What Are Secondary Colors?

G. Wiesen

Secondary colors are colors created by combining two primary colors together. The exact nature of primary and secondary colors depends on what color system is being used, especially with regard to whether the colors being used are light, pigment, or paint. Each of these systems has different secondary, due to different primary, colors. Regardless of the differences between different forms of color, however, secondary colors are always created the same way — by combining two primary colors.

Blue, a primary color, and green, a secondary color.
Blue, a primary color, and green, a secondary color.

When discussing colors, whether primary or secondary, it is important to establish the medium in which the color is being utilized. Color can basically be defined in two ways: additive color systems and subtractive color systems. Additive colors are basically colored forms of light, in which combining, or adding, together different colors of lights creates new colors. Subtractive systems refer to pigment or paint, in which color is created by absorbing, or subtracting, certain wavelengths of light, and reflecting other wavelengths that create the appearance of certain colors.

Secondary colors are created when two primary colors are mixed.
Secondary colors are created when two primary colors are mixed.

In an additive system, such as colored light from a monitor or projector, the three primary colors are red, blue, and green. The three secondary hues are magenta, yellow, and cyan, which are combinations of each of these: magenta from red and blue, yellow from red and green, and cyan from blue and green. When all three primary colors of light are combined together, they create white light.

Subtractive systems have different secondary colors, depending on the type of system being used. Pigment, which is typically used for printing images, has cyan, magenta, and yellow as the three primary colors. The secondary hues for pigment are then blue, from cyan and magenta; red, from magenta and yellow; and green, from cyan and yellow. As these pigments are combined, they create darker colors, while combining light creates a lighter color; combining all three primary subtractive colors creates black or a muddy brownish gray. It is worth noting that pigment and light have opposite secondary and primary colors.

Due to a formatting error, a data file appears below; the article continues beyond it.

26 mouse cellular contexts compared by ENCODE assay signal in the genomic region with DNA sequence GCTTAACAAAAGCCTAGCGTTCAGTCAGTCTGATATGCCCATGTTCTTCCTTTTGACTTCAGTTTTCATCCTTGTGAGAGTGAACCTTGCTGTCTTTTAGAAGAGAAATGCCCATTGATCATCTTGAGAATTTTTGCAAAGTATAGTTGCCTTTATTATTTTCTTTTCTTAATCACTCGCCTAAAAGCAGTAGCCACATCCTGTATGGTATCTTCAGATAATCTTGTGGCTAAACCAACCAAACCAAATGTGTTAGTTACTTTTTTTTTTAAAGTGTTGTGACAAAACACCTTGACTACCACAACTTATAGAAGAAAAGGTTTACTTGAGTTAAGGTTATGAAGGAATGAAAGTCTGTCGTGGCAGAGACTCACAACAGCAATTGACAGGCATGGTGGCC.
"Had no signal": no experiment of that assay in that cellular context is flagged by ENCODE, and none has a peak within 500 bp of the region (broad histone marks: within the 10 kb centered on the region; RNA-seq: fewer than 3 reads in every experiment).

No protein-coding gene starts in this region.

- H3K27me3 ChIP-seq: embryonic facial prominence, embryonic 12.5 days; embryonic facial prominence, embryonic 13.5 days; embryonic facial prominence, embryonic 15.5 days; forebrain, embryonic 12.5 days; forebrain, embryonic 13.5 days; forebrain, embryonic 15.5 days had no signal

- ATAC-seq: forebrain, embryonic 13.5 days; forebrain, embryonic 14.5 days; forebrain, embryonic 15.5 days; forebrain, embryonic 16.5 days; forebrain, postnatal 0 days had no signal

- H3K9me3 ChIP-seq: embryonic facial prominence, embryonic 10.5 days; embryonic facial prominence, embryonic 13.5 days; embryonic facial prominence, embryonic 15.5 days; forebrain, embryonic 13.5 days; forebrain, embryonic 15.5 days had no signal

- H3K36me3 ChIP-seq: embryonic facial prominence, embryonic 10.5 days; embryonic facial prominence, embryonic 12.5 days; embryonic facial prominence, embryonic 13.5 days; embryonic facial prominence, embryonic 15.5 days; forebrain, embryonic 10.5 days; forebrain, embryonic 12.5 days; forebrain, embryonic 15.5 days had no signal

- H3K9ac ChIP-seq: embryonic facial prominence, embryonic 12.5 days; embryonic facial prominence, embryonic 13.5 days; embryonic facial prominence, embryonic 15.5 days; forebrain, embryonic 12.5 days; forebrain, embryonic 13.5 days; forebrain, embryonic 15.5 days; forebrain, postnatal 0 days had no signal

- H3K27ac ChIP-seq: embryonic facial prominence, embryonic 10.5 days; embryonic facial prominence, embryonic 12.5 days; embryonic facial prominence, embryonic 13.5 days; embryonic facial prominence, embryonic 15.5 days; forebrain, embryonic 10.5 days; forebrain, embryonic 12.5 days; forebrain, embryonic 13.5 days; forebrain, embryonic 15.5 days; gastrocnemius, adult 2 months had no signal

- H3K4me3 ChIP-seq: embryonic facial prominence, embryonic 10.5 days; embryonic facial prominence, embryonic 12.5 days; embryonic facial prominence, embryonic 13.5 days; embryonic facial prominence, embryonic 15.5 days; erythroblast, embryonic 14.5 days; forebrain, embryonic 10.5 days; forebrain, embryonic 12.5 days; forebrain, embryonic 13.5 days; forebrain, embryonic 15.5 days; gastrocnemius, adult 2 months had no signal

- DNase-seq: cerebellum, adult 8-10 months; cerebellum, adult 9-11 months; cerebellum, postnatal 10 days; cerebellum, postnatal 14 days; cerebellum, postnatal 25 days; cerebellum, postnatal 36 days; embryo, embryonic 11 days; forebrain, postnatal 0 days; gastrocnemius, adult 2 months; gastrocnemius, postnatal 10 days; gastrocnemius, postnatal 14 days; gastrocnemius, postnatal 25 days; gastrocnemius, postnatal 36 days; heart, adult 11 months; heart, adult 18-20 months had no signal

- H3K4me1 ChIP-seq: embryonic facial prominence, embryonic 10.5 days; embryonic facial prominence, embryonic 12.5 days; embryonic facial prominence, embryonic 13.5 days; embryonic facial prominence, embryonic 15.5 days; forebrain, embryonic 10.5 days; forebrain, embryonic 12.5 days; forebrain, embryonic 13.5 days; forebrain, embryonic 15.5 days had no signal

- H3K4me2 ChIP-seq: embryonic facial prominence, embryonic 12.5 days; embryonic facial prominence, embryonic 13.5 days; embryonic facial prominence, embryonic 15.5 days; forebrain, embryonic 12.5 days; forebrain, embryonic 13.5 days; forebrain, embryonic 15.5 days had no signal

The three secondary colors often taught and discussed in art classrooms are those based on paint, which is also a subtractive system. Paint uses red, blue, and yellow as the three primary colors and orange, violet, and green as the secondary colors. When combined, red and yellow create orange, red and blue create violet or purple, and blue and yellow create green. There are also tertiary colors that can be created by combining a secondary and a primary color, though these are more rarely utilized.

A color wheel shows colors that contrast and complement each other.
A color wheel shows colors that contrast and complement each other.

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Discussion Comments


@Melonlity -- The article has it right. The primary colors for printing are cyan, magenta and yellow. Black is sometimes added in there because it is needed to camouflage imperfections when the three primaries don't combine to render the perfect shade desired.

Also, pure black is regarded as the best thing to use for printing text.

In general, though, black is not a primary color in the printing process. It is added for convenience when it is considered at all.


When it comes to printing, I thought there were four primary colors. That is why it is called CMYK printing. "C" for cyan, "M" for magenta, "Y" for yellow and "K" for black. This article makes no reference to black as a primary color for printers, so the question has to be asked -- is black a primary color when you are talking about printing presses or not?

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